The only true test of whether a stock is “cheap” or “high” is not its current price in relation to some former price, no matter how accustomed we may have become to that former price, but whether the company’s fundamentals are significantly more or less favorable than the current financial-community appraisal of that stock. – Philip Fisher
Improving trade relations between the U.S. and China coupled with favorable economic data contributed to another positive week for stocks as the Dow Jones Industrial Average closed higher for the eighth straight session on Friday. Although there is still no trade agreement between the two countries with the largest economies in the world, tensions appear to be easing as both sides have been making concessions. Treasury Secretary Steven Mnuchin said on Monday that the U.S. and China have a “conceptual agreement” on how to enforce intellectual property theft. China then offered to buy more U.S. agricultural products and announced a tariff exemptions list for products from the U.S. President Trump returned the favor by delaying an additional increase in tariffs from 25% to 30% on Chinese goods by two weeks until October 15th “as a gesture of goodwill”. While formal negotiations are not scheduled to resume until October, the harsh rhetoric of the past has been replaced with efforts by both sides to be conciliatory and eager to compromise. That bodes well for upcoming trade talks as investor sentiment has turned decidedly positive for the time being. The stock market also received a boost from encouraging economic data and further easing by the European Central Bank (ECB). U.S. retail sales were much better than expected in August due to increased auto sales and strong online sales, a positive sign that consumer spending will remain strong. In Mario Draghi’s last major decision as president of the ECB, he announced that the deposit rate would be cut further into negative territory and that a new bond buying program would be implemented to help revive Europe’s slowing economy. All of this positive news was music to investors’ ears as stocks moved closer to their all-time highs set back in late July.
Inflation data released last week confirmed once again that prices remain under control. The producer price index (PPI) and the consumer price index (CPI) for August edged up slightly and were in line with expectations. The PPI has now risen only 1.8% over the past year while the CPI has risen 2.4% during the same time period. The University of Michigan consumer sentiment index in August was better than expected as consumers felt more confident about the economy and their job prospects. Weekly jobless claims also fell by 15,000 to 204,000 as there continue to be very few layoffs.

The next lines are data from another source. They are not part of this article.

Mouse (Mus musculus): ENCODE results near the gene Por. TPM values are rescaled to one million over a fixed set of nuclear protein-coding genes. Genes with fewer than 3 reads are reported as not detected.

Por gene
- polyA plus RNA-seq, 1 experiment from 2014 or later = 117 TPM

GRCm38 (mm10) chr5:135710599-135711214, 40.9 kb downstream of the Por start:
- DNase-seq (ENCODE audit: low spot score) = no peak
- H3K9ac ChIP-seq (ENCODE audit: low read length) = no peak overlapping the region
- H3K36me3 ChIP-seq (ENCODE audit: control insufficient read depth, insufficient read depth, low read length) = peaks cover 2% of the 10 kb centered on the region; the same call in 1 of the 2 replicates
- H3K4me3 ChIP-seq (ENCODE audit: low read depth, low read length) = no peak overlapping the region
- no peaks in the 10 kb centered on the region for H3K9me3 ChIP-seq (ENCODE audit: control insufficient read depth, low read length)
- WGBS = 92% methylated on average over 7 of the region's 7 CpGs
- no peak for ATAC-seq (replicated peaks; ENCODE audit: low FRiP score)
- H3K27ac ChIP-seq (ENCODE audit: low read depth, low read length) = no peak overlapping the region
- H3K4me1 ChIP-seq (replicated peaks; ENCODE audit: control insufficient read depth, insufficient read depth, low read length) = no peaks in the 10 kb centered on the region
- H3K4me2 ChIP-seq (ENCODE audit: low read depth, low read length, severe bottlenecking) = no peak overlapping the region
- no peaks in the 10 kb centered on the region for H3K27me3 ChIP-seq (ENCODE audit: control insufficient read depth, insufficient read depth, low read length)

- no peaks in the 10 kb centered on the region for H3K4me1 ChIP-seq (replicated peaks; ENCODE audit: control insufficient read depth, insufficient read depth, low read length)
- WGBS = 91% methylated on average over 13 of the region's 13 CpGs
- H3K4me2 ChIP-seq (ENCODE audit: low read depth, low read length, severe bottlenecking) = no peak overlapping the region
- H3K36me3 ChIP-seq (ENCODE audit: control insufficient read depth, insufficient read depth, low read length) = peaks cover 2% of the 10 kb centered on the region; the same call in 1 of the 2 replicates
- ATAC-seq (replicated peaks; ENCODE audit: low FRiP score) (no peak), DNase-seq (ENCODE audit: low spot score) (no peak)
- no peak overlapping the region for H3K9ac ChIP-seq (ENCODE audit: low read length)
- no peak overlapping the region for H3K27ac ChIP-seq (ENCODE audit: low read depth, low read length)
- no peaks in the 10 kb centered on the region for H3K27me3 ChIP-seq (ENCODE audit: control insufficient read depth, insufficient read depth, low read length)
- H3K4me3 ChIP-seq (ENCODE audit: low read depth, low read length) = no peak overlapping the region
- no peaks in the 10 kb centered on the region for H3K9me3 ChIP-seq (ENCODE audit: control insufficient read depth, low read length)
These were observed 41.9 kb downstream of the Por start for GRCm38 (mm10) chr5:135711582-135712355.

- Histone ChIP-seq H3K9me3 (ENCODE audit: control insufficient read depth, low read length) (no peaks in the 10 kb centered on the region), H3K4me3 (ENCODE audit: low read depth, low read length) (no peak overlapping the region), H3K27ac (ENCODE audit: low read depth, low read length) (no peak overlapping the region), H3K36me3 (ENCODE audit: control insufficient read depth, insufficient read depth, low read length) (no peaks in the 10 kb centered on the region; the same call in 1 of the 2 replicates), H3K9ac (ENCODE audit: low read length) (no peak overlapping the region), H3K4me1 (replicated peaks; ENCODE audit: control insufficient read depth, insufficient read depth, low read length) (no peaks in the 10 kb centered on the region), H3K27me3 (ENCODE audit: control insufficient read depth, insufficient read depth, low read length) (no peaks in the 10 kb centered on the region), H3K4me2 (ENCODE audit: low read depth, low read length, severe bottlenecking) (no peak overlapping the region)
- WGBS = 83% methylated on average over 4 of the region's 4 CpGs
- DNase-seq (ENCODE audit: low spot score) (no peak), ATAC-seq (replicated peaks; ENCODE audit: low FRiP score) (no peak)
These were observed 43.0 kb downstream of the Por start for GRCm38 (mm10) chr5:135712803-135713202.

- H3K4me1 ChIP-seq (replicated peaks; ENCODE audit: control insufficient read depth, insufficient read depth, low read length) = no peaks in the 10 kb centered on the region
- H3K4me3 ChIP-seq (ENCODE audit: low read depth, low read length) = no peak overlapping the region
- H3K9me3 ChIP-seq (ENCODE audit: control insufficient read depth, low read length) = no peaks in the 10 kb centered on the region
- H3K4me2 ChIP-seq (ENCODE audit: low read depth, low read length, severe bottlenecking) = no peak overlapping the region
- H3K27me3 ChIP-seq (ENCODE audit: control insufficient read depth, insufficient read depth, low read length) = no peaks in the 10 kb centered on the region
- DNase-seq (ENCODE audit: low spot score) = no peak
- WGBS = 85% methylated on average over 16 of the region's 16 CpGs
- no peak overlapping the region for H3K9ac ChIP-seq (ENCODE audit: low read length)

At Apple’s fall launch event, the company unveiled three new iPhones along with a new Apple Watch and a television subscription service.
For the week, the Dow Jones Industrial Average rose 1.6% to close at 27,219 and the S&P 500 Index gained 1.0% to close at 3,007. The Nasdaq Composite Index added 0.9% to close at 8,176.
Both August housing starts and existing home sales are expected to be healthy and approximate the numbers for last month while August industrial production is forecast to increase slightly. Leading economic indicators for August are expected to be flat after posting a sizable increase in July.
The Federal Open Market Committee (FOMC) meets to review its monetary policy and is widely expected to cut the federal funds rate by a quarter of a percentage point to a range of between 1.75% and 2.0%.
The only prominent companies scheduled to report quarterly earnings this week are Adobe, FedEx, General Mills and Darden Restaurants.
One notable change in the market that occurred last week was the rotation by investors out of growth stocks and into value stocks. Growth stocks, which are typically characterized by their higher price earnings ratios, lower dividend yields, strong momentum and consistent earnings growth, have handily outperformed so-called value stocks over the past several years. Most of this outperformance was attributed to stocks in the technology sector and was helped by the fact that interest rates have been near historic lows. Value stocks, on the other hand, trade at lower valuations, generally have higher dividend yields and are considered cheap or undervalued relative to the market. With the increase in the yield of the 10-year Treasury to 1.90% last week from its recent low of 1.50%, financials and bank stocks, which are considered value stocks, have rallied while momentum plays such as technology stocks have faltered. There has been an extreme divergence between the performance of value stocks and growth stocks and the rotation that began last week could continue in the weeks and months ahead. While the trade negotiations in October between the U.S. and China still hold the key for the overall market, even if the trade talks fail, value stocks should provide better downside protection given their lower valuations and above-average dividend yields.